Ephesians 6:16 says, “Above all, taking the shield of faith with which you will be able to quench ALL the fiery darts of the wicked one.” Isaiah 59:19 says, “So shall they fear the name of the Lord from the west, and His glory from the rising of the sun; when the enemy comes in like a flood, the Spirit of the Lord will lift up a standard against him.”

That ‘standard’ is God’s word hidden in our heart. The Holy Spirit brings it into our mind so that we might use it as a defensive weapon. As we repeat it our faith is increased. We are empowered to stand and to keep on standing in the face of the dart of discontentment. 1 Timothy 6:6 says, “Now godliness with contentment is great gain.” Notice ‘now’ is present tense. Is this verse hidden in your heart?

Training Our Hearts To Obey

We have a perfect illustration from Saul’s actions of what not to do. The root to his disobedience was clearly defined by Samuel. 1 Samuel 15:9. May these words never define our heart. It says, “…and were unwilling…” Verse 11 was the Lord’s words to Samuel. It says, “…he has turned back from following Me, and has not performed my commandments.”

Let’s look at what Samuel said to Saul in another incident of disobedience. 1 Samuel 13:14 says, “But now your kingdom shall not continue. The Lord has sought for Himself a man after His own heart…” I love Psalm 63. David’s words are so precious to me because they express my heart.

Psalm 63:1 says, “O God, You are my God; early will I seek You; my soul thirsts for You; my flesh longs for You in a dry and thirsty land where there is no water.” Verse 8 in the Amplified says, “My whole being follows hard after You and clings closely to You; Your right hand upholds me.”

When I was young I often heard that God chose David because he was a man after God’s heart. In my mind I thought it meant that David was like God’s heart. However, David’s Psalms reveal his heart’s cry of a seeker.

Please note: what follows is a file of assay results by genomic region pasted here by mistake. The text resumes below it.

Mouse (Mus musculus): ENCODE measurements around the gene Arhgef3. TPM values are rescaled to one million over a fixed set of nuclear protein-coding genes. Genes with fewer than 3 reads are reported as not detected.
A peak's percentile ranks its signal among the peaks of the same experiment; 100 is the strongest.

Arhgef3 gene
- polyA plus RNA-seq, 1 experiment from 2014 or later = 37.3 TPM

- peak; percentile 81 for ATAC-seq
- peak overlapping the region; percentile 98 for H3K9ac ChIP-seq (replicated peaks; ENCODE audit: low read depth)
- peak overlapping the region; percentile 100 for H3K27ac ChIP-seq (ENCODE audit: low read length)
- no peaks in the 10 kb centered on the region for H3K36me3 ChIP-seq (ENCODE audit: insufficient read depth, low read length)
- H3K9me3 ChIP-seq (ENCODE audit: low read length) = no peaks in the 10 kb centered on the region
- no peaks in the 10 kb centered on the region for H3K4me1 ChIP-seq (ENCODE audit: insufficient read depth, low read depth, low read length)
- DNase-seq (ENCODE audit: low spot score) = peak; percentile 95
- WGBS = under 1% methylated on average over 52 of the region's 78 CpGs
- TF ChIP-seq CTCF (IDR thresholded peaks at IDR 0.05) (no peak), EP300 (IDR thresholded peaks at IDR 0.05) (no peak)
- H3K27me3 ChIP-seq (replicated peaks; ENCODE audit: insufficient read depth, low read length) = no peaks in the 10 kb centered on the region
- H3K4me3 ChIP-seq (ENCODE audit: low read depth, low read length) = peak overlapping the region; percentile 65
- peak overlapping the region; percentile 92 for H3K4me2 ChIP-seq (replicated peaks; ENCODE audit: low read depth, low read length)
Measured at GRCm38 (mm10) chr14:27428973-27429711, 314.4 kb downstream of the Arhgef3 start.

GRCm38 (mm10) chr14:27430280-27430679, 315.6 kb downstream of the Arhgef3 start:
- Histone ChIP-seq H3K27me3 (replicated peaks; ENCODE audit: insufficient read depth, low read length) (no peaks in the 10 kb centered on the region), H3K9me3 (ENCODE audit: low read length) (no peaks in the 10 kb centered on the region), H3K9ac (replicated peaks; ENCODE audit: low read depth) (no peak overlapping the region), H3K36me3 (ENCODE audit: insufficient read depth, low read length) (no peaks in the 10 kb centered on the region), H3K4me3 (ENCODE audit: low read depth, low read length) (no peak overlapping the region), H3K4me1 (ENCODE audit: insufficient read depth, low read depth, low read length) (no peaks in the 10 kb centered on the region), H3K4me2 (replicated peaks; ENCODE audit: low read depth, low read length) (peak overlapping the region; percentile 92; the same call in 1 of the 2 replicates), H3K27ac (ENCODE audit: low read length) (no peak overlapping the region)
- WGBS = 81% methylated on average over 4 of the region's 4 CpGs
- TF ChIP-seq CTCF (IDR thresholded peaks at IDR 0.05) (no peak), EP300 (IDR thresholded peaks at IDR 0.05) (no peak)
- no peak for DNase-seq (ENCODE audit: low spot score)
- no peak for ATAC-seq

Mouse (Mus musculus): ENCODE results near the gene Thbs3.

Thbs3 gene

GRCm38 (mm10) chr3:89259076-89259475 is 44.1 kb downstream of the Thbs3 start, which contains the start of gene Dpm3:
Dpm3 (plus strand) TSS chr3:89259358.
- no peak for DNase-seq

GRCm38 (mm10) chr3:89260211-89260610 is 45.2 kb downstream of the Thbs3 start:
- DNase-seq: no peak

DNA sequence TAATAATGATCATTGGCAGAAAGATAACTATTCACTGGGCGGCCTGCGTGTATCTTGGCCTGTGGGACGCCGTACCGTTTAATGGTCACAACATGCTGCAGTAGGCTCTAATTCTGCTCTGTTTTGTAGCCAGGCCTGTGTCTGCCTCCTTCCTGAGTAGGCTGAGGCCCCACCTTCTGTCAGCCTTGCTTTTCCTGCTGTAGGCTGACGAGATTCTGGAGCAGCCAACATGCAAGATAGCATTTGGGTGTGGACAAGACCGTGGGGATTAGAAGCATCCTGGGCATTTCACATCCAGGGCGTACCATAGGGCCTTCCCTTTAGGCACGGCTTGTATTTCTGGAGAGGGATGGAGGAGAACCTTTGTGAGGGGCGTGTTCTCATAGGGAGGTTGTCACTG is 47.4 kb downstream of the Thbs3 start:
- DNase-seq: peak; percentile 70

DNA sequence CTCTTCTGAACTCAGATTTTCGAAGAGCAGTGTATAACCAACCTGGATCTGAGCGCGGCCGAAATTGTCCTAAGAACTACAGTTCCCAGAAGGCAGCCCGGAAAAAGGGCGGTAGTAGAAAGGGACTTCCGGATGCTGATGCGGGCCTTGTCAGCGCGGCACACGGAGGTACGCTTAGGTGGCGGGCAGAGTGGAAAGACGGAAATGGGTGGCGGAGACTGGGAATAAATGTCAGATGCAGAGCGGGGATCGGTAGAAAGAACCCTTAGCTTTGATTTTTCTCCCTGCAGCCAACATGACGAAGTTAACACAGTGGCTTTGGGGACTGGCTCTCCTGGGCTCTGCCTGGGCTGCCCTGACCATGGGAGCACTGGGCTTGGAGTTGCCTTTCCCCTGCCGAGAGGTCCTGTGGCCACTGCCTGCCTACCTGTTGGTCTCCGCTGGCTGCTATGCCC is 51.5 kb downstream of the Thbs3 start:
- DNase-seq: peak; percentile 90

Psalm 27:4 says, “One thing I have desired of the Lord, that will I seek…” Verse 8 says, “When You said, Seek My face, my heart said to You, Your face, Lord, I will seek.” Are you a seeker? Hebrews 11:6 says, “But without faith it is impossible to please Him, for he who comes to God must believe that He is, and that he is a rewarder of those who diligently seek Him.”

Diligence is a deep heart character quality. There is no wavering, hemming or hawing, but perseverance and dedication to obedience. Let’s look at what was said about David. In 1 Samuel 16:14 God sent a distressing spirit on Saul. His servants suggested he look for a skillful harp player.

Verse 18 says that one of the servants brought up David, “…who is…a mighty man of valor, a man of war, prudent in speech, and a handsome person; and the Lord is with him.” These are apt descriptions of David’s heart.

This is said of Jesus who is our pattern. Hebrews 5:8 says, “Though He was a Son, yet He learned obedience by the things which He suffered.” 1 Peter 2:23 is another of His examples for us to follow. It says, “Who, when He was reviled, did not revile in return; when He suffered, He did not threaten, but committed Himself to Him who judges righteously.”

Our trials are designed to train our heart to respond to God’s loving correction. Hebrews 12:11 says, “Now no chastening seems to be joyful for the present, but painful; nevertheless, afterward it yields the peaceable fruit of righteousness to those who have been trained by it.”

When we grow resentful and weary of our trial, it is a clear indication that we are not being trained by it. Resentment, bitterness, and impatience are fruits of our resistant flesh. Paul trained his heart to obey in whatever circumstances he found himself in.

When I think of all that Paul went through, I have nothing to complain about in comparison. You can read 2 Corinthians 11:23-33 for a refresher. Philippians 4:11 says, “…I have learned in whatever state I am, to be content…”

Lack of contentment often leads to disobedience. To be content is to embrace all that the Lord is doing in our lives. It is not looking back and wishing that things were different. It is living in His Presence and gazing upon Him. Paul said in Philippians 3:13, “…forgetting those things which are behind and reaching forward to those things which are ahead.” The path of obedience is strewn with grace.